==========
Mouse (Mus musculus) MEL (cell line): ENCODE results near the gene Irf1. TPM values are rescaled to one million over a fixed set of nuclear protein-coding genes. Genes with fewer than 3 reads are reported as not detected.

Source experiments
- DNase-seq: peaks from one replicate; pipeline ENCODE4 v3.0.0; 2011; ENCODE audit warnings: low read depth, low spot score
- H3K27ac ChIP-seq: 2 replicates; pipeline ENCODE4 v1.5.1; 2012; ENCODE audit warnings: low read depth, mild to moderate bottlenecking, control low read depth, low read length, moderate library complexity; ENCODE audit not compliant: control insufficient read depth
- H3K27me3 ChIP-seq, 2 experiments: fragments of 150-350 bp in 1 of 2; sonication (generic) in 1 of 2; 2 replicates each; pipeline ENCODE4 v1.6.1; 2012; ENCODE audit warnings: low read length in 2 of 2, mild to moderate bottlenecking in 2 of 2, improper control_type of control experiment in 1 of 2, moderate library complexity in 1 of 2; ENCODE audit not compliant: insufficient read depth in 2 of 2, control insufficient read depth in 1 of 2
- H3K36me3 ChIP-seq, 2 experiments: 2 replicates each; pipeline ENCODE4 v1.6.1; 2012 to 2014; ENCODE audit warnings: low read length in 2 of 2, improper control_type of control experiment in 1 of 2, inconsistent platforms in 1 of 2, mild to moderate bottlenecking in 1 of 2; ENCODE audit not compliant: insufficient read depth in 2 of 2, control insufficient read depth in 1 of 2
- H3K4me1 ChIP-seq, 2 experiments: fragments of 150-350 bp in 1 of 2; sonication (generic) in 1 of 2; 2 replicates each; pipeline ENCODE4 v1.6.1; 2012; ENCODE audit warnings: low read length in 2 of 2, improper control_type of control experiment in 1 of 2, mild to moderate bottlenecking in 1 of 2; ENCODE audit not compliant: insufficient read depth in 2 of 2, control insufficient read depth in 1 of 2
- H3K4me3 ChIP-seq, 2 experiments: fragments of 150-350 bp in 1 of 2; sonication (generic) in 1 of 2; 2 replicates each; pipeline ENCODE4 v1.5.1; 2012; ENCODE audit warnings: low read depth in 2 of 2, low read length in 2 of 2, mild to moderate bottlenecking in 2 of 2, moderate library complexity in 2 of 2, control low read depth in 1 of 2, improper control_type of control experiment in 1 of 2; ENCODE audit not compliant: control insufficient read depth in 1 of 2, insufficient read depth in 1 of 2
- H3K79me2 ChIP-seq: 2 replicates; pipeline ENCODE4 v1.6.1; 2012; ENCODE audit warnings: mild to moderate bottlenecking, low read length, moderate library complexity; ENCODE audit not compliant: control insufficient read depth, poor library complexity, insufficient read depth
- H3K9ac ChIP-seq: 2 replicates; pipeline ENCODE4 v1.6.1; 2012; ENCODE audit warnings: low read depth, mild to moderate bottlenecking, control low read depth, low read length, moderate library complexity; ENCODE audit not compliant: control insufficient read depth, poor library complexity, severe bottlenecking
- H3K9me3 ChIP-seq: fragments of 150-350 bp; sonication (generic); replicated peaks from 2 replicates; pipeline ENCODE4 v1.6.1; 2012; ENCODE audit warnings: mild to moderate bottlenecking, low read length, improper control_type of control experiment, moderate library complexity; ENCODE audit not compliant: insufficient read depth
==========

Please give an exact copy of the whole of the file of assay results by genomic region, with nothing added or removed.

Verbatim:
Mouse (Mus musculus) MEL (cell line): ENCODE results near the gene Irf1. TPM values are rescaled to one million over a fixed set of nuclear protein-coding genes. Genes with fewer than 3 reads are reported as not detected.

Source experiments
- DNase-seq: peaks from one replicate; pipeline ENCODE4 v3.0.0; 2011; ENCODE audit warnings: low read depth, low spot score
- H3K27ac ChIP-seq: 2 replicates; pipeline ENCODE4 v1.5.1; 2012; ENCODE audit warnings: low read depth, mild to moderate bottlenecking, control low read depth, low read length, moderate library complexity; ENCODE audit not compliant: control insufficient read depth
- H3K27me3 ChIP-seq, 2 experiments: fragments of 150-350 bp in 1 of 2; sonication (generic) in 1 of 2; 2 replicates each; pipeline ENCODE4 v1.6.1; 2012; ENCODE audit warnings: low read length in 2 of 2, mild to moderate bottlenecking in 2 of 2, improper control_type of control experiment in 1 of 2, moderate library complexity in 1 of 2; ENCODE audit not compliant: insufficient read depth in 2 of 2, control insufficient read depth in 1 of 2
- H3K36me3 ChIP-seq, 2 experiments: 2 replicates each; pipeline ENCODE4 v1.6.1; 2012 to 2014; ENCODE audit warnings: low read length in 2 of 2, improper control_type of control experiment in 1 of 2, inconsistent platforms in 1 of 2, mild to moderate bottlenecking in 1 of 2; ENCODE audit not compliant: insufficient read depth in 2 of 2, control insufficient read depth in 1 of 2
- H3K4me1 ChIP-seq, 2 experiments: fragments of 150-350 bp in 1 of 2; sonication (generic) in 1 of 2; 2 replicates each; pipeline ENCODE4 v1.6.1; 2012; ENCODE audit warnings: low read length in 2 of 2, improper control_type of control experiment in 1 of 2, mild to moderate bottlenecking in 1 of 2; ENCODE audit not compliant: insufficient read depth in 2 of 2, control insufficient read depth in 1 of 2
- H3K4me3 ChIP-seq, 2 experiments: fragments of 150-350 bp in 1 of 2; sonication (generic) in 1 of 2; 2 replicates each; pipeline ENCODE4 v1.5.1; 2012; ENCODE audit warnings: low read depth in 2 of 2, low read length in 2 of 2, mild to moderate bottlenecking in 2 of 2, moderate library complexity in 2 of 2, control low read depth in 1 of 2, improper control_type of control experiment in 1 of 2; ENCODE audit not compliant: control insufficient read depth in 1 of 2, insufficient read depth in 1 of 2
- H3K79me2 ChIP-seq: 2 replicates; pipeline ENCODE4 v1.6.1; 2012; ENCODE audit warnings: mild to moderate bottlenecking, low read length, moderate library complexity; ENCODE audit not compliant: control insufficient read depth, poor library complexity, insufficient read depth
- H3K9ac ChIP-seq: 2 replicates; pipeline ENCODE4 v1.6.1; 2012; ENCODE audit warnings: low read depth, mild to moderate bottlenecking, control low read depth, low read length, moderate library complexity; ENCODE audit not compliant: control insufficient read depth, poor library complexity, severe bottlenecking
- H3K9me3 ChIP-seq: fragments of 150-350 bp; sonication (generic); replicated peaks from 2 replicates; pipeline ENCODE4 v1.6.1; 2012; ENCODE audit warnings: mild to moderate bottlenecking, low read length, improper control_type of control experiment, moderate library complexity; ENCODE audit not compliant: insufficient read depth